Spaces for alignment

I haven’t found a way to automate that in Emacs yet aside from formatters’ config file, and tabs look bat in EmacsLisp anyway, so I’ll stick with spaces by default and change it where needed.

GPG pinentry

I’d like Emacs to be responsible for decrypting my GPG encrypted files when in Emacs. This can be done with the following line.

(setq epg-pinentry-mode 'loopback)

Programming Modes

First off, my definition of what makes a “programming mode” doesn’t exactly fit mine, so on top of prog-mode, let’s add a few other modes.


Line Number

Since version 26, Emacs has a built-in capacity of displaying line numbers on the left-side of the buffer. This is a fantastic feature that should actually be the default for all programming modes.

(dolist (mode '(<<prog-modes-gen()>>))
  (add-hook mode #'display-line-numbers-mode))

Folding code

Most programming languages can usually have their code folded, be it code between curly braces, chunks of comments or code on another level of indentation (Python, why…?). The minor-mode that enables that is hs-minor-mode, let’s enable it for all of these programming modes:

(dolist (mode '(<<prog-modes-gen()>>))
  (add-hook mode #'hs-minor-mode))

Stay Clean, Emacs!

As nice as Emacs is, it isn’t very polite or clean by default: open a file, and it will create backup files in the same directory. But then, when you open your directory with your favourite file manager and see almost all of your files duplicated with a ~ appended to the filename, it looks really uncomfortable! This is why I prefer to tell Emacs to keep its backup files to itself in a directory it only will access.

(setq backup-directory-alist `(("." . ,(expand-file-name ".tmp/backups/"

When using LSP with Typescript projects, my tsconfig.json or its equivalent would constantly get polluted with symlinks going through my home directory, creating some horror imports. This is because the server tries to import some files through the symlink of the backup of the file I want to import. By forbidding Emacs to create symlinks for backups, we should avoid this problem.

(setq backup-by-copying t)

It also loves to litter its init.el with custom variables here and there, but the thing is: I regenerate my init.el each time I tangle this file! How can I keep Emacs from adding stuff that will be almost immediately lost? Did someone say custom file?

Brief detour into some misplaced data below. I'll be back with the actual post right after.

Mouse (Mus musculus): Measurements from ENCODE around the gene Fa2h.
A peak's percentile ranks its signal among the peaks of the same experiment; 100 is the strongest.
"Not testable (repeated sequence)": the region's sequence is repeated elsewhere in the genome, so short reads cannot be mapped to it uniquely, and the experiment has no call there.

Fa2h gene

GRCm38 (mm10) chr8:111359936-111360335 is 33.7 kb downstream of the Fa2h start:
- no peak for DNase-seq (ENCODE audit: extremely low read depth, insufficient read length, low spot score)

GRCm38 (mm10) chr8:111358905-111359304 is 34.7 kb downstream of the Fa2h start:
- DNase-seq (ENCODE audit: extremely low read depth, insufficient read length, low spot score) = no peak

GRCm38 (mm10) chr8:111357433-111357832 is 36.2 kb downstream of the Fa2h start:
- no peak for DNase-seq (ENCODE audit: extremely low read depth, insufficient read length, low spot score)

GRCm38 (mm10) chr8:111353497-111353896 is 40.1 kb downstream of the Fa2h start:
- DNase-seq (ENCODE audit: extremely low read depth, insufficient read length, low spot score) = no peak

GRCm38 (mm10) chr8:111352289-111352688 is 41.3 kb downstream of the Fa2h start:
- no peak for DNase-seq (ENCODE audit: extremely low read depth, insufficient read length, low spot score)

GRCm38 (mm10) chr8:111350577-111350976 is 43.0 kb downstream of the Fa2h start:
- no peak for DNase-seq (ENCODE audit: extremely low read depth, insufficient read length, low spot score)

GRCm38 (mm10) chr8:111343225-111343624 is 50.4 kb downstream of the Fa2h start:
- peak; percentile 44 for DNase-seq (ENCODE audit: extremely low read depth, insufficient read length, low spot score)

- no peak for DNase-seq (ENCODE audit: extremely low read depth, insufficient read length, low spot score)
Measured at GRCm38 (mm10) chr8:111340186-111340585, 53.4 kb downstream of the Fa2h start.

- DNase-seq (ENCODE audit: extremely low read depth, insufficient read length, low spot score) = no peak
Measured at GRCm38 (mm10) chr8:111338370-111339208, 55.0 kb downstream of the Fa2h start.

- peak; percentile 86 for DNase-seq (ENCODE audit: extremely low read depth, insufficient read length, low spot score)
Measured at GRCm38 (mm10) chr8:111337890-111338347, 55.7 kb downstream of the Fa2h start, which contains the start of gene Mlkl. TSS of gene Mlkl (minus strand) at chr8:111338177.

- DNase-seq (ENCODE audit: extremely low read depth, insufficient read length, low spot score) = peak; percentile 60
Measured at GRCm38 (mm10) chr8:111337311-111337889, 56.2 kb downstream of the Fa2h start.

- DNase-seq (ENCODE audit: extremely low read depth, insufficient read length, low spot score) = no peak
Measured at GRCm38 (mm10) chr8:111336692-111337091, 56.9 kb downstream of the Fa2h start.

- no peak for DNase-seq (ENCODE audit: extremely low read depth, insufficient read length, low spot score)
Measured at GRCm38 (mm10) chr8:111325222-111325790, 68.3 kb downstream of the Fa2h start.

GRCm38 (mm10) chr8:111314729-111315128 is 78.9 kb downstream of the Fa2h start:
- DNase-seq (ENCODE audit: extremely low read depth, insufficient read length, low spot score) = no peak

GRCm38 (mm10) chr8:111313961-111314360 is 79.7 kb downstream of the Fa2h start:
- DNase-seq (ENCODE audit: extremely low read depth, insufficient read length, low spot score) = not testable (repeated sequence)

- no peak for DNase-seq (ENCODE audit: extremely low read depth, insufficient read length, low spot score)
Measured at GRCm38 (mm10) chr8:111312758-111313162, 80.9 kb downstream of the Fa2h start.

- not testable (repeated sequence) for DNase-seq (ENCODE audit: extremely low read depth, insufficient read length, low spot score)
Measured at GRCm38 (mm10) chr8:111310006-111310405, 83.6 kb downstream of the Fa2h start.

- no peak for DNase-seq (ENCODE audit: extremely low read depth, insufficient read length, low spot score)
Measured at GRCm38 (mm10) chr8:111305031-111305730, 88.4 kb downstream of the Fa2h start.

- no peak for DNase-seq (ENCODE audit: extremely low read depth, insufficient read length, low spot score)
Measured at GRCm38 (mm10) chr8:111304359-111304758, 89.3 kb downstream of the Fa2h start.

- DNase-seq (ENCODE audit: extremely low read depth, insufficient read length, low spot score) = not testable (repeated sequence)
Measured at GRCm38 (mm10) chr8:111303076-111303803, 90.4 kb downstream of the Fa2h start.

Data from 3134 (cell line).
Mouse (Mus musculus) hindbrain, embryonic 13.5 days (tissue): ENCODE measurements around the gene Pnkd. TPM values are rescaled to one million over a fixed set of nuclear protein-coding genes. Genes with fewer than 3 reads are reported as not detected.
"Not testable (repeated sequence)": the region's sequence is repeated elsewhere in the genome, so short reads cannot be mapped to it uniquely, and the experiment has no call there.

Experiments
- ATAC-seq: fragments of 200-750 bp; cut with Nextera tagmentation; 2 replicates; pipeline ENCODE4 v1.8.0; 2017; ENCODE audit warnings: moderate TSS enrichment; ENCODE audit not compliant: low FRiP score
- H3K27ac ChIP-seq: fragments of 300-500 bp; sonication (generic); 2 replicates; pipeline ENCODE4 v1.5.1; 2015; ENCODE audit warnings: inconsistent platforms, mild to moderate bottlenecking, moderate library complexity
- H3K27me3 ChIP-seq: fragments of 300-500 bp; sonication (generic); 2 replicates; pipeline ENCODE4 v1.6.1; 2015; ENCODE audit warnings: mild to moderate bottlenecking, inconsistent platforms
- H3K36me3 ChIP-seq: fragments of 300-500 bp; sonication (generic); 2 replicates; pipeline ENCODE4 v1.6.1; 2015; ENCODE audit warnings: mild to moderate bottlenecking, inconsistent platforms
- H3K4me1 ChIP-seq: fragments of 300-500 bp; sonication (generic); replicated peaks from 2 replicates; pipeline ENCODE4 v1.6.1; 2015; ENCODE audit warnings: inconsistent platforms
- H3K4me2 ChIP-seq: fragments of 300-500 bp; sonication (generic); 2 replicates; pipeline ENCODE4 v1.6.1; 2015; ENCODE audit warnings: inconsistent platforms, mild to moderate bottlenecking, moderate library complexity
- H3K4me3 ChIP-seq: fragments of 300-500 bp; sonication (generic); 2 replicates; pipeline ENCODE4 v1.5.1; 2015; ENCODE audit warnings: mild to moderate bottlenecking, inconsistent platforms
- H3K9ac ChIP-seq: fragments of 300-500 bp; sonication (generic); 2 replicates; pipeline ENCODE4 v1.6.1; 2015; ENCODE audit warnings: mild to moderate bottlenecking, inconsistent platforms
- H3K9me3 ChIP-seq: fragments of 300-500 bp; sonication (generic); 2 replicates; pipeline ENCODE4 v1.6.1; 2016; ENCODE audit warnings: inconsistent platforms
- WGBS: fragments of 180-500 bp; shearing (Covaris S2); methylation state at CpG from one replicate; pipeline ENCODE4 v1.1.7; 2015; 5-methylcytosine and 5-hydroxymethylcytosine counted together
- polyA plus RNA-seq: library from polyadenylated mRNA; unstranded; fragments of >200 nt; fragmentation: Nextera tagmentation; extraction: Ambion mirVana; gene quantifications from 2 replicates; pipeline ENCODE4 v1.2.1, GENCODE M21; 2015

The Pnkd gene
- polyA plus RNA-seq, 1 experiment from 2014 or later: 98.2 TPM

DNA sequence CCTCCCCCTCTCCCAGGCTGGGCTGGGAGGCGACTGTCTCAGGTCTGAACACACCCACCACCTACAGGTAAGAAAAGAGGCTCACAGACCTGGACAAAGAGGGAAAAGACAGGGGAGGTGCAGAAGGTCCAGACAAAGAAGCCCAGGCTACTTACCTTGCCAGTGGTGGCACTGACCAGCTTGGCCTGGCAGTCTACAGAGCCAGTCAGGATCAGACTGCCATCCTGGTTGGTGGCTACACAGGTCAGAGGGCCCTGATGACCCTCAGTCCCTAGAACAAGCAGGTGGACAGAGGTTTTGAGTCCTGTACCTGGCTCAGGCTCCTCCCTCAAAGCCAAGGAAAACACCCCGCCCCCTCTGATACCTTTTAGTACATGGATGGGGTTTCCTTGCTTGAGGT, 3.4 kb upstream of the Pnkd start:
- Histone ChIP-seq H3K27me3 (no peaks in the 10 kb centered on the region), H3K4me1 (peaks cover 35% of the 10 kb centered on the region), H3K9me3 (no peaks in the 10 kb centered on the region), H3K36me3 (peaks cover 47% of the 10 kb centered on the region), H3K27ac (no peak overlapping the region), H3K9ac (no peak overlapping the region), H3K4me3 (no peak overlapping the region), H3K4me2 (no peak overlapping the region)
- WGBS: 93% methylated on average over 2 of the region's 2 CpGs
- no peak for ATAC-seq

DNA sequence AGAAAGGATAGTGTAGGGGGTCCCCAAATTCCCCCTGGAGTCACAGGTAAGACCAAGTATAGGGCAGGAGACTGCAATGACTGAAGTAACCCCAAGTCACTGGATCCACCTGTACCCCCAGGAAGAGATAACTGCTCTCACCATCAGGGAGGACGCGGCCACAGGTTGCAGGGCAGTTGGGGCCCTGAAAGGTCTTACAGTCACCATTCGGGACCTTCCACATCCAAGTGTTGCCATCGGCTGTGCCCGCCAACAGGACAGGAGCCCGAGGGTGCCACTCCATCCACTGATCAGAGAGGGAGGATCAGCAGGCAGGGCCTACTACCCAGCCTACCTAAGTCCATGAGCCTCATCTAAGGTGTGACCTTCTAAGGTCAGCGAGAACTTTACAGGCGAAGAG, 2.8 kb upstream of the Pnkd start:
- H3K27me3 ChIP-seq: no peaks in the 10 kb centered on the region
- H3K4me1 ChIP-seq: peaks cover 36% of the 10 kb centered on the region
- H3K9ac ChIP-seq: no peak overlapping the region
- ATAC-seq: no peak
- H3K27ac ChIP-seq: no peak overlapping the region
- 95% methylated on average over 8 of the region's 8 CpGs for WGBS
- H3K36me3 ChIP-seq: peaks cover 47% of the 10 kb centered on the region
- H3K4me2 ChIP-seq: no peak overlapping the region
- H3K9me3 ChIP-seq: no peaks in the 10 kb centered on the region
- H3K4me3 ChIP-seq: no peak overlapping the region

(setq-default custom-file (expand-file-name ".custom.el" user-emacs-directory))
(when (file-exists-p custom-file) ; Don’t forget to load it, we still need it
  (load custom-file))

If we delete a file, we want it moved to the trash, not simply deleted.

(setq delete-by-moving-to-trash t)

Finally, the scratch buffer always has some message at its beginning, I don’t want it!

(setq-default initial-scratch-message nil)

Stay Polite, Emacs!

When asking for our opinion on something, Emacs loves asking us to answer by “yes” or “no”, but in full! That’s very rude! Fortunately, we can fix this. Note that the configuration changed in Emacs 29.

(if (version<= emacs-version "28")
    (defalias 'yes-or-no-p 'y-or-n-p)
  (setopt use-short-answers t))

This will make Emacs ask us for either hitting the y key for “yes”, or the n key for “no”. Much more polite!

It is also very impolite to keep a certain version of a file in its buffer when said file has changed on disk. Let’s change this behaviour:

(global-auto-revert-mode 1)

Much more polite! Note that if the buffer is modified and its changes haven’t been saved, it will not automatically revert the buffer and your unsaved changes won’t be lost. Very polite!


Let’s raise Emacs undo memory to 10 MB, and make Emacs auto-save our files by default.

(setq undo-limit        100000000
      auto-save-default t)
(setq window-combination-resize t) ; take new window space from all other windows

Personal Information

Emacs needs to know its master! For various reasons by the way, some packages rely on these variables to know who it is talking to or dealing with, such as mu4e which will guess who you are if you haven’t set it up correctly.

(setq user-full-name       "Lucien Cartier-Tilet"
      user-real-login-name "Lucien Cartier-Tilet"
      user-login-name      "phundrak"
      user-mail-address    "[email protected]")

Visual Configuration

The first visual setting in this section will activate the visible bell. What it does is I get a visual feedback each time I do something Emacs doesn’t agree with, like trying to go up a line when I’m already at the top of the buffer.

(setq visible-bell t)

It is nicer to see a cursor cover the actual space of a character.

(setq x-stretch-cursor t)

When text is ellipsed, I want the ellipsis marker to be a single character of three dots. Let’s make it so:

(with-eval-after-load 'mule-util
 (setq truncate-string-ellipsis "…"))

With Emacs 29.0.50 onwards, a new frame parameter exists: alpha-background. Unlike alpha, this frame parameter only makes Emacs’ background transparent, excluding images and text.